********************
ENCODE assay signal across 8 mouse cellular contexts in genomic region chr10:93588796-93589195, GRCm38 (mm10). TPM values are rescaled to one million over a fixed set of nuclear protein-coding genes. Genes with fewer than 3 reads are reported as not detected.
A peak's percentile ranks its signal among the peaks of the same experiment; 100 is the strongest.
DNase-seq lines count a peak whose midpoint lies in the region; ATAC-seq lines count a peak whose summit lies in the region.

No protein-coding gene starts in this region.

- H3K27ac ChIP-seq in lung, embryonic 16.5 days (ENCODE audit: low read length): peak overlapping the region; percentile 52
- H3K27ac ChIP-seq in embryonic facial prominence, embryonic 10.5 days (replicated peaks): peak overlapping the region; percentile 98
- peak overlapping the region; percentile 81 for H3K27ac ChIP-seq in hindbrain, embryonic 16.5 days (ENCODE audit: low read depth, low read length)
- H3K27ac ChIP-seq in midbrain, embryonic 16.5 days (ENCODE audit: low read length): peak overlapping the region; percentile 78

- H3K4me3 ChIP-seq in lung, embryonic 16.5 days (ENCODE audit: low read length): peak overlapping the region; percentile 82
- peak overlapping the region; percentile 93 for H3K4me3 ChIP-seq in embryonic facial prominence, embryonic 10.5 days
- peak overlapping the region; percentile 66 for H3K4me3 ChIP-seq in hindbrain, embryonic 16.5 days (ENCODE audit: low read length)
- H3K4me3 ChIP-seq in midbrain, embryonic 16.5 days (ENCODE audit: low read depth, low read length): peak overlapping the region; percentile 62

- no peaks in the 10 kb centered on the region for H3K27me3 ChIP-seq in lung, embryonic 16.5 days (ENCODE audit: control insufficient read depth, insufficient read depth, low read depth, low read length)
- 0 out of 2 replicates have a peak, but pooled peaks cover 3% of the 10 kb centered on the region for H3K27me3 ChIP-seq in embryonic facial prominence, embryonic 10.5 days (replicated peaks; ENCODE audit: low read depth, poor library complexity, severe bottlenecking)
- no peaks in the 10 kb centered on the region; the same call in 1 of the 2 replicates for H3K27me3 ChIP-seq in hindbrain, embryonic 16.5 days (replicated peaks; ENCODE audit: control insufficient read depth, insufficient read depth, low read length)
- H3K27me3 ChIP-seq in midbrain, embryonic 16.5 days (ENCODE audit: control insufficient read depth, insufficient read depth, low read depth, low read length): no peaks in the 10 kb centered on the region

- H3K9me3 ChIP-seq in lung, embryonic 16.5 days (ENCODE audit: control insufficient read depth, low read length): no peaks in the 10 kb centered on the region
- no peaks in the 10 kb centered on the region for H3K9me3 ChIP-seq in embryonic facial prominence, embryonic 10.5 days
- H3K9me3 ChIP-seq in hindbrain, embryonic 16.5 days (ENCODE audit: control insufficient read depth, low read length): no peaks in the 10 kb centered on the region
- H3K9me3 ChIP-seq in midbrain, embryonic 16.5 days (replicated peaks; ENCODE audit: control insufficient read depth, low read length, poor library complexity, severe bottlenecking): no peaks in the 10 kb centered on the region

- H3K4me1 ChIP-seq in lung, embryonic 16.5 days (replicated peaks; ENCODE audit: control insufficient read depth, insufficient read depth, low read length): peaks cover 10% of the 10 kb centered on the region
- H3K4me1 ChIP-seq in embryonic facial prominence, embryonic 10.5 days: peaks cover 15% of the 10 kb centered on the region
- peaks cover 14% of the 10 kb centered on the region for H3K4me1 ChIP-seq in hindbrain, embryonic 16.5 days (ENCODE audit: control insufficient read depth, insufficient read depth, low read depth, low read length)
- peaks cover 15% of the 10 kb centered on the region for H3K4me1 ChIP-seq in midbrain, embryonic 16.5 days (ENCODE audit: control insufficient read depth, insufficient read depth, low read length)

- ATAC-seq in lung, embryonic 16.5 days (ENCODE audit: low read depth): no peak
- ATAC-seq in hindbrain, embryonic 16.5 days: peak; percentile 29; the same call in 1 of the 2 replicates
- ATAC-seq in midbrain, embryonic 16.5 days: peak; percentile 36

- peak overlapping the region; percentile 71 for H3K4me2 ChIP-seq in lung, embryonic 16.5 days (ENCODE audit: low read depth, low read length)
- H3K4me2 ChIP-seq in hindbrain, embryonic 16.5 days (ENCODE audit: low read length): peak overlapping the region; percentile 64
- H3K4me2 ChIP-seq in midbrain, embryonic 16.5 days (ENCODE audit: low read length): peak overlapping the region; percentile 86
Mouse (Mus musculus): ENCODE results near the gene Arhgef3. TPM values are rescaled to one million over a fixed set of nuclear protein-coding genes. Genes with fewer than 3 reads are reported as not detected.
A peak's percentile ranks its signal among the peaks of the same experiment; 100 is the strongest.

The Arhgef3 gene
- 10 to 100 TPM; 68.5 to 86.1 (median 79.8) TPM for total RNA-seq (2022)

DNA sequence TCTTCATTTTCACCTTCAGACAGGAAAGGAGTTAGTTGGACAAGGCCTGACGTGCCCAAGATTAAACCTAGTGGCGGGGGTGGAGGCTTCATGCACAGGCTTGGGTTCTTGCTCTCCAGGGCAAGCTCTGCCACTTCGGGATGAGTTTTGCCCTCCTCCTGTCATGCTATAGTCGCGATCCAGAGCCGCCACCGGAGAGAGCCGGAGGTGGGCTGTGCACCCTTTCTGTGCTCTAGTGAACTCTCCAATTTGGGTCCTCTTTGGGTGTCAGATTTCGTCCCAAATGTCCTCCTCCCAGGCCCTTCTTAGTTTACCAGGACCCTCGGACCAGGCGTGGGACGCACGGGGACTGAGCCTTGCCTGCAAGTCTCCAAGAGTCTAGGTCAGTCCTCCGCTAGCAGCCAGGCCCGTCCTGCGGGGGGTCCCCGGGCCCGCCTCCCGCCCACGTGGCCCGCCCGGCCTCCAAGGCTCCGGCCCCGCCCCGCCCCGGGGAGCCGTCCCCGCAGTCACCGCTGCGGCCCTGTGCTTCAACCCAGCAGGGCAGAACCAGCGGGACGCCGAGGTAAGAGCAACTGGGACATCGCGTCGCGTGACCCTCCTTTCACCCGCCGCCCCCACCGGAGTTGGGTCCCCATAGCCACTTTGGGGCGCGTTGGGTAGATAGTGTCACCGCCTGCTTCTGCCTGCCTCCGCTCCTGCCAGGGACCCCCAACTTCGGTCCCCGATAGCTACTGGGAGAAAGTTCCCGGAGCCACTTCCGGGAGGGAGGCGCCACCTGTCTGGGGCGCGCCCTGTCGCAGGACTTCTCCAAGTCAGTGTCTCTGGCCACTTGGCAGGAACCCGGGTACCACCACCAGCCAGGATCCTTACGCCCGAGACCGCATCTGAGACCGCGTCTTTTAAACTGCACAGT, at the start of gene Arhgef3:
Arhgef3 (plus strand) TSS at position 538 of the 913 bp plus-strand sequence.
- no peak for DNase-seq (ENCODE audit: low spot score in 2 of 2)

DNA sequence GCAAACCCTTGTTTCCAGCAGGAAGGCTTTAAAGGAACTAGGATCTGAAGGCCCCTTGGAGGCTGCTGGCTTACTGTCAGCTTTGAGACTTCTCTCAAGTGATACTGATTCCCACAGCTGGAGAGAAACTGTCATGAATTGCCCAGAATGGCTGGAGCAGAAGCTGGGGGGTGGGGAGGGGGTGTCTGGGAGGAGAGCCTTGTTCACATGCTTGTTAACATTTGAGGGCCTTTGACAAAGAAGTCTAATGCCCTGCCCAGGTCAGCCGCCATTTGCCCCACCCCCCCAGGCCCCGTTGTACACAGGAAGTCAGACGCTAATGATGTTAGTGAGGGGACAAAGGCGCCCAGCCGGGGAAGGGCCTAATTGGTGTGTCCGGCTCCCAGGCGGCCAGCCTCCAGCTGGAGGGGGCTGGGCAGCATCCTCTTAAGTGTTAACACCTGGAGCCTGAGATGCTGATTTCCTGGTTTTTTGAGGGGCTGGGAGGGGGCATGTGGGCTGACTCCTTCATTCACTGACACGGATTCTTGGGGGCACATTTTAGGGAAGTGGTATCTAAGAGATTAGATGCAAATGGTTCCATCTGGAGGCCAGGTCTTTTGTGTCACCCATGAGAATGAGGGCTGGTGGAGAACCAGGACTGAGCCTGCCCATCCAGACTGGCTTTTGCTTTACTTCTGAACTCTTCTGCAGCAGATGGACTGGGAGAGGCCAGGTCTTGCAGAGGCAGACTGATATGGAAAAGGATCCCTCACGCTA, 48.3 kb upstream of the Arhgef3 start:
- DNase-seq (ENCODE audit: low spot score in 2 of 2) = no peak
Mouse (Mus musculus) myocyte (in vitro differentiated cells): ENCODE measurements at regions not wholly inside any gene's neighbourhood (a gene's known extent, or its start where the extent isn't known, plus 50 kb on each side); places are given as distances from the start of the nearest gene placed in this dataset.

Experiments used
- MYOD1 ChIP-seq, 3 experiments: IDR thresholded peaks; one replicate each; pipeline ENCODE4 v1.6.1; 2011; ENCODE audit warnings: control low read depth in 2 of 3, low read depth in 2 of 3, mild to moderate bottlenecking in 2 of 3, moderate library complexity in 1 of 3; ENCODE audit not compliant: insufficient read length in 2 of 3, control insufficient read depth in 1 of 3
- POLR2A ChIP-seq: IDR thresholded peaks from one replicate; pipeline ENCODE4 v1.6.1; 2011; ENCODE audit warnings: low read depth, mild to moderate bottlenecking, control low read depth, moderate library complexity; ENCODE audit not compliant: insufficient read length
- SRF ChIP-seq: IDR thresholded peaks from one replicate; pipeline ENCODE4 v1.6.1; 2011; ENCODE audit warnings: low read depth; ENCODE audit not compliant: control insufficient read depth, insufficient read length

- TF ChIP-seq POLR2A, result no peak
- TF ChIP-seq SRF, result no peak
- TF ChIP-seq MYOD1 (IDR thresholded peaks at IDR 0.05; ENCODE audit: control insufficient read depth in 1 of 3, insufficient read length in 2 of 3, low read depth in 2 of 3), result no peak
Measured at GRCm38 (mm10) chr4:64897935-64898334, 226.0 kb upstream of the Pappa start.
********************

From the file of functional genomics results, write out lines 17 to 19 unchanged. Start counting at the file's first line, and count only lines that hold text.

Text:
- H3K9me3 ChIP-seq in lung, embryonic 16.5 days (ENCODE audit: control insufficient read depth, low read length): no peaks in the 10 kb centered on the region
- no peaks in the 10 kb centered on the region for H3K9me3 ChIP-seq in embryonic facial prominence, embryonic 10.5 days
- H3K9me3 ChIP-seq in hindbrain, embryonic 16.5 days (ENCODE audit: control insufficient read depth, low read length): no peaks in the 10 kb centered on the region